Poetry - Selections from The White Crow v1, i1

(More poetry from Mia Starr and DeKay available in the print version of The White Crow v.1, i.1, available for $2.00 ppd from Osric Publishing.)


She is the Dandelion of her times
And seasons into her hours
A war is raged
On open wounds

The battle begins
She and her destroyer

In the hands of the demon
Lies an envious hold
Turning seconds into hours
Smothering the petals of hope
Strangling the stem of courage
Burying the roots of strength

And in the eyes of hate
Is an angry stare
Blinded in ignorance
Smears of her delicate beauty
Of which is colored in golden rays
Spalshing touch of grace
Simply elegant
Simply beautiful

In the hold of envy
Strikes battle's ground
Ignites poison with poison
Is the breath of death
Withering in the wind
Petals in the air
She fades into her grave

The deed is done.

The demon to vanish
Leaving behind
A deadly silence
Ringing through the field
Sounding horns of victory

Into the darkness
Grappling for a chance
Struggling for survival
Searching for a passion
To discover
The rebirth of life

Awakens from deception

Dandelion to be
Ever powerful
Ever more determined
To bloom again.

She is the Dandelion of times.

She is a masterpiece.


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Ice Island

Tonight my two boulders drip milk
for eight-year olds cradling .380s
in babies' mouths
or their own
shots like crickets
echoing in the backs of their throats
Bone barrels nod thanks
On Adam Clayton Powell Boulevard and 135th Street
she is caught on an ice island --
cars from both directions
They do not hear her
Her voice has been dismembered
buried alive
She hears the dirt falling above
and smells it
tastes the flowers they have thrown
on top of her death

The sign above the grease pit
Chicken and Waffles
has not changed since 1952
The windows have not been replaced
The corpses have not changed color
The canary in the cage sings with squinted eyes
Melodies do not come easy any more
His feathers look more like molasses than honey
these days
These days
are dangerous days, Malcolm
He sings for the woman
because she can't
because her ugliness does not fit her
She cannot contain it
in the patched housedress
one gray daisy balanced on each hip
She keeps her hands in the pockets
fingers the black seeds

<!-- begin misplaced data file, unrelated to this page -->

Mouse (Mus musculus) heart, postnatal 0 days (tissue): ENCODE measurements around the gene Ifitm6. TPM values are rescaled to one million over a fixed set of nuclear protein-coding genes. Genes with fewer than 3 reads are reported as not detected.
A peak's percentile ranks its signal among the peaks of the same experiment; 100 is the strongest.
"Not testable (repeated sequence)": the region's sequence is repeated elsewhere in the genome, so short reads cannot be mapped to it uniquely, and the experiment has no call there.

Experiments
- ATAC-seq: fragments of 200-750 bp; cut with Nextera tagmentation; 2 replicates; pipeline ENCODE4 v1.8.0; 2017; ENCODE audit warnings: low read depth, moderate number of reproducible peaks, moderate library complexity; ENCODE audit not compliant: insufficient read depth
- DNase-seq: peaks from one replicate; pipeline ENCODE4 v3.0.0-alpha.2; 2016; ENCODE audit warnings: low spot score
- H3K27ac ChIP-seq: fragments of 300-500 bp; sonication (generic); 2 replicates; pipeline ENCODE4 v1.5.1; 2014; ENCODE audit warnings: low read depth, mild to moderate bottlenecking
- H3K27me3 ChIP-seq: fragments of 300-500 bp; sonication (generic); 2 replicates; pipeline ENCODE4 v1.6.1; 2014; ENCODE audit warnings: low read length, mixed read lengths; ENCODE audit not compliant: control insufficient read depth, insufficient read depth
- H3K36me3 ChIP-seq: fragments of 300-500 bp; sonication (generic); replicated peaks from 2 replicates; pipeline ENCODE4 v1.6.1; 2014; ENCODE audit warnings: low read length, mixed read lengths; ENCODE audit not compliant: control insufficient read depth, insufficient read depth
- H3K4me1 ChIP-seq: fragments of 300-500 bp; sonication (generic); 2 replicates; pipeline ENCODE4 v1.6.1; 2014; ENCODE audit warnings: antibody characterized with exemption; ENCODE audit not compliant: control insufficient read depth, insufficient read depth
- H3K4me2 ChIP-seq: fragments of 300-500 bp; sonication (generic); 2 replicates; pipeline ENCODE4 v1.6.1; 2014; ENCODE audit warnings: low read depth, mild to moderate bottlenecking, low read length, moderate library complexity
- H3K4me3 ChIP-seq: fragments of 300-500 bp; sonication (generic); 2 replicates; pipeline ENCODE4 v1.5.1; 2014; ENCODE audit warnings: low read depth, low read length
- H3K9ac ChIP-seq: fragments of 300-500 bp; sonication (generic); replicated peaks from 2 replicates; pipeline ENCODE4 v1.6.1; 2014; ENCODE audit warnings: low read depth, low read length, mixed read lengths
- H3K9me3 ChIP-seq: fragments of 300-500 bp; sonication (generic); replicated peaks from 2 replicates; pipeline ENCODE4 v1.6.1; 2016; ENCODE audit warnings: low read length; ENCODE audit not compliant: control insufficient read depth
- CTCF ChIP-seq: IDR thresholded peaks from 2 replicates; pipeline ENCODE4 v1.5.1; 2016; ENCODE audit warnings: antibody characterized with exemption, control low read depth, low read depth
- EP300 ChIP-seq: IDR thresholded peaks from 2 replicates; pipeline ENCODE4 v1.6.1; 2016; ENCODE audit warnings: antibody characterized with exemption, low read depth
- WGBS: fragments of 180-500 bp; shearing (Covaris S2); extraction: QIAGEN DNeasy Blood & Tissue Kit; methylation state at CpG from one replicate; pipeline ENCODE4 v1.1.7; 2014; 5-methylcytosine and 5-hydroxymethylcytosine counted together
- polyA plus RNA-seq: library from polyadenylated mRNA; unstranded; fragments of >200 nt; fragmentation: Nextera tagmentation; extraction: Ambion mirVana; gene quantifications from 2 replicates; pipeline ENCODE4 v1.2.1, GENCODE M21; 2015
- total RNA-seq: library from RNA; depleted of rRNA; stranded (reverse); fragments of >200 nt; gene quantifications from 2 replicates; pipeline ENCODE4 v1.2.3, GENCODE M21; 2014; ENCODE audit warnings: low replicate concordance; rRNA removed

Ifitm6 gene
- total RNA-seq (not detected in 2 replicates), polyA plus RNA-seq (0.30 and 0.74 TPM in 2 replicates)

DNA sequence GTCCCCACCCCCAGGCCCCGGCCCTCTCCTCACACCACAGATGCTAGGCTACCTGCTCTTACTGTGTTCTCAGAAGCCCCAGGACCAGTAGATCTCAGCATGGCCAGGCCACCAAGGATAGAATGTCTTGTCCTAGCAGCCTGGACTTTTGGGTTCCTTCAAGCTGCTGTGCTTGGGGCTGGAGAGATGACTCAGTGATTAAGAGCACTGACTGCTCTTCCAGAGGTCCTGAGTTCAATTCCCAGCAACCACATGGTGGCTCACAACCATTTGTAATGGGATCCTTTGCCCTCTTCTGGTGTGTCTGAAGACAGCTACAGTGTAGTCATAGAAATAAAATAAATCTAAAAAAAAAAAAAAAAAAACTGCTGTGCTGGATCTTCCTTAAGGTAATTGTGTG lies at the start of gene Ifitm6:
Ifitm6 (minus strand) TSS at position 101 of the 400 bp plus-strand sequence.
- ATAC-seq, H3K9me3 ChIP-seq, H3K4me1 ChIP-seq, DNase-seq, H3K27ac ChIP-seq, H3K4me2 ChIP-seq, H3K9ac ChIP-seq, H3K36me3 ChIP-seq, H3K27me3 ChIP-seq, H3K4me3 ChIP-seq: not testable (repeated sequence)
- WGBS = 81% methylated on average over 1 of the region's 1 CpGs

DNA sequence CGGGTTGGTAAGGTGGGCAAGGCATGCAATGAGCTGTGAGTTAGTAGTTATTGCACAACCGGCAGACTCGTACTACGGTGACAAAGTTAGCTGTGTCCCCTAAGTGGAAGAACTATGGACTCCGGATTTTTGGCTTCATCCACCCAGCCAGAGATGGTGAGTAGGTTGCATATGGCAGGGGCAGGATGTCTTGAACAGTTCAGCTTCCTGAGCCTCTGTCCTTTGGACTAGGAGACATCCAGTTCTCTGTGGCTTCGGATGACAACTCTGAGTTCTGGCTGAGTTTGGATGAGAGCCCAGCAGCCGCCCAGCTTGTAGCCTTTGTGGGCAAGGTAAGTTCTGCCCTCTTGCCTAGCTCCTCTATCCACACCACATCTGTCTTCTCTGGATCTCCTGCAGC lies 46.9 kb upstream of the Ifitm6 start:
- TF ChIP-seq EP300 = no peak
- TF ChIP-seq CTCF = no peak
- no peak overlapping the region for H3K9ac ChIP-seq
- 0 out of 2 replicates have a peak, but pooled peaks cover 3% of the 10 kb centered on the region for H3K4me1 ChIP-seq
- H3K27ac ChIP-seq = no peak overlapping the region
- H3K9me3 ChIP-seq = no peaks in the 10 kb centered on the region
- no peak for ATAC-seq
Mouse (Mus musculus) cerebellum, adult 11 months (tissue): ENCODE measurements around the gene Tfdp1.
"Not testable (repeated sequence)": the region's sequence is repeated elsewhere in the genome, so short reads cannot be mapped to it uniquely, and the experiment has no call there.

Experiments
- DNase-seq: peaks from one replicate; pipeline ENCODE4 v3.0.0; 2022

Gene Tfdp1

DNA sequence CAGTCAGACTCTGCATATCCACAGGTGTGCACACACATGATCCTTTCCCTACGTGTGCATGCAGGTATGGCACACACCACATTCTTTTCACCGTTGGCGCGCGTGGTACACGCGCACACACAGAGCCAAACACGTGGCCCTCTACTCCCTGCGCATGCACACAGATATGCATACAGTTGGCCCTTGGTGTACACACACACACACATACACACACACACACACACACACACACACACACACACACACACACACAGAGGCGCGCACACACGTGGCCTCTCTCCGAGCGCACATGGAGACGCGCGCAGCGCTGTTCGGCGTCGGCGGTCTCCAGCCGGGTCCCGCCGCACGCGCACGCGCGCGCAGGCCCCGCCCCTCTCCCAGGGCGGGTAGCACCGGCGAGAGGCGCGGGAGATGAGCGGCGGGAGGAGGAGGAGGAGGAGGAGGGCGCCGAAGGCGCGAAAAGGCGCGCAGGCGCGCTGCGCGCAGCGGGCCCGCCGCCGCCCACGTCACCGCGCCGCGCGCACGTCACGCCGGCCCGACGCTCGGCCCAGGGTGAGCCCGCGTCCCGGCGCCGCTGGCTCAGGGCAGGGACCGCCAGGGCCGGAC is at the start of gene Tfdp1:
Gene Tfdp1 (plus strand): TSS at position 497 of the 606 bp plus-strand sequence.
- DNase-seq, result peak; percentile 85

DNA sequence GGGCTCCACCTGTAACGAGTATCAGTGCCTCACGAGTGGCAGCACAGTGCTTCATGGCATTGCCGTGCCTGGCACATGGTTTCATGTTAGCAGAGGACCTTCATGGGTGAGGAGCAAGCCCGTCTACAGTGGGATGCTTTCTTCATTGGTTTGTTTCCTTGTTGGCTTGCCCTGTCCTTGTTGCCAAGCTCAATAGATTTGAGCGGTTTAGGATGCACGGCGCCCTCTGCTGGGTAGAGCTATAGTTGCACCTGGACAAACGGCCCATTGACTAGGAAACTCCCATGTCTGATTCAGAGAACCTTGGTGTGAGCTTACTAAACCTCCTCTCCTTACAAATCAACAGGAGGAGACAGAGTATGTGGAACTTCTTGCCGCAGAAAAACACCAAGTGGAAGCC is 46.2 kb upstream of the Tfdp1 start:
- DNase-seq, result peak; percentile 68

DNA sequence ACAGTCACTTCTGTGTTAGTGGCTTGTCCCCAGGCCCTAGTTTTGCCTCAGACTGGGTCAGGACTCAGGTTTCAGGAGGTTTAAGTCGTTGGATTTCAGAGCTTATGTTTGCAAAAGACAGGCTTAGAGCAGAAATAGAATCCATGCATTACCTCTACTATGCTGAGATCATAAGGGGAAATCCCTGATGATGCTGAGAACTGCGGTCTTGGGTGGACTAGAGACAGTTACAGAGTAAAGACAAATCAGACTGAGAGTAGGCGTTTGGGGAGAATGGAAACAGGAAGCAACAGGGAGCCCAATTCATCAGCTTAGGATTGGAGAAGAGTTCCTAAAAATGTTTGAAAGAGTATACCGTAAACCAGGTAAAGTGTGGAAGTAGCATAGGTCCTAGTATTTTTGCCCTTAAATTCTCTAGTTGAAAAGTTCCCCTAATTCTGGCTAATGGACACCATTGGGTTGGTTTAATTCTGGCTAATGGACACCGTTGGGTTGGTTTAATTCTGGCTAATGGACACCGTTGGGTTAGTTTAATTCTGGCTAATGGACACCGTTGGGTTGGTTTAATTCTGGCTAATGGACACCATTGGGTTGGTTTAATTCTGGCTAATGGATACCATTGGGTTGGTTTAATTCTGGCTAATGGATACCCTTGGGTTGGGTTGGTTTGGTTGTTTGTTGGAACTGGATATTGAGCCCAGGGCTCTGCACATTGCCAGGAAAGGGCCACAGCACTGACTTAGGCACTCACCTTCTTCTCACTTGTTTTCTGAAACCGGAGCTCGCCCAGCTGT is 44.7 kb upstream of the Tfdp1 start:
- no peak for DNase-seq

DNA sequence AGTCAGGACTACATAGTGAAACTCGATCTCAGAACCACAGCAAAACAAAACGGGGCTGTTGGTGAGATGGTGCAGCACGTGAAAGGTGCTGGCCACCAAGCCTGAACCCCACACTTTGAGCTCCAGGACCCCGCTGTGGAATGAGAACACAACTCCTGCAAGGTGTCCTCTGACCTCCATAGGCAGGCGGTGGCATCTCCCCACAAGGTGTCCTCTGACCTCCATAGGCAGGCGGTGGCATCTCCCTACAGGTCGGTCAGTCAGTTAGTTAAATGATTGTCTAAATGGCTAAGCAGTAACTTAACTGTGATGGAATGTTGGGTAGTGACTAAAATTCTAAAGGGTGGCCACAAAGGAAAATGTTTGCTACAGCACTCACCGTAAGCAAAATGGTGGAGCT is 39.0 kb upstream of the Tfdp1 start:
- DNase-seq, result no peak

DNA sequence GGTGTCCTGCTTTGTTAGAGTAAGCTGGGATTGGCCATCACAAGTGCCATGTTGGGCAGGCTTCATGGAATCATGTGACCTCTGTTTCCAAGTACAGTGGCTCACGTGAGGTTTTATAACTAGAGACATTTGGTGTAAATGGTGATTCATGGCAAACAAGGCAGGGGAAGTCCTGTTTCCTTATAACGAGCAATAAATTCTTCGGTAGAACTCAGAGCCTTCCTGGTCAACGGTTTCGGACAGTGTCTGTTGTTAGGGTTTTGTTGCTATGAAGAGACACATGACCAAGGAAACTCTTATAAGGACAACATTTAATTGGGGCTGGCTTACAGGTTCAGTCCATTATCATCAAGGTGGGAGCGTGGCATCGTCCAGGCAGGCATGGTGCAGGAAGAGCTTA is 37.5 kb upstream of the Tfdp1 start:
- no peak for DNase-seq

in her spare time
plants them in her fingertips
fertile, but no ridges

nothing grows
in the dark hours
fear falls from her eyes
and she is comforted
by nothing new


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Stories high, a tapestry sewn for Buddha by Malaysian women
    paid ten cents a piece, with patches red, copper, magenta-yellow,
    elephants all holding each others trunks, milling
    in circles of positive karma,
and those baseball caps, flannels with cigarette burns,
    stodgy mothball tweeds breathing from closets,
    stealing seats closer to the stage, BMW keys in pocket
    dreds laced with marijuana smoke brushing
    against the obnoxious frost-tipped fur hag . . .
Holy poetry circuit! communion for mankind
    in tribes of Ecuadorian wool sweaters-
Children, behold the teacher! the broken sunflower
    in a sooty gray suit on a fragile & wise chair,
    tea pot, tea cup, ceramic leafs of manuscript,
    the tapestry falling, curving, draping small tired shoulders,
    a shroud of an ancient village, perhaps the Bronx . . .
Last of his kind, one-man show, admission-paid exhibition
    of his sight, his voice, his incantations,
    the hand organ hissing along with viola and bass,
    recalling jazz-drunk nights, howling Blake-ian verse, jumping
    from windows into the cusp of Denver, soaring in the
    sick, thin air of the state mental hospital . . .
now eating strict vegetarian breakfasts, revising poetry in the middle
    of the night, seducing young men & obsessing about death,
    crisp white sheets pulled over the head, Tibetan bells ringing-
and here, limbs stiffening into catatonia, eyes rolling back
    glazed by thick glasses, raging and shouting against
    the walls of the temple, the tapestry shrinking with
    tremors from the wrecking-ball, patches shifting
    in auditorium seats, souvenirs in hand awaiting
    the Dalai Lama under midwestern steel-wool skies


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Star Spangled Hamberger Man

They eat him with thick portions of sympathy,
      But he wasn't tender enouph
            So they beat him with their toungs
   and stuffed him so full of the secret sauce
            that his eyes melted,
      but he held his breath
         wile they told him he could escape,
      If, he worked with speed of course
            and tried hard enouph.
      but ambition grows on trees
               and they knew it
         So they sprinkled him
                  Cool Ranch styal
            and told him he was an americian.
      They wrapped him in tin fowel
and let him think he'd become a Doctor or a Lawer
         then they laphed as they
               locked in his flavor
   and backed him slowley over an open flame
      Afterwards they toasted his soal
                  like seame seed bun
and cut stars ot of it with a rusty cooky cutter
         and flew it on a flage
   above the highest mountian of hope
         and they told him it was freedom

Yes, all the spelling errors in "Star Spangled Hamberger Man" are intentional.

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Published 1994. Crowright 2000 Osric Publishing. Last updated 07.02.2000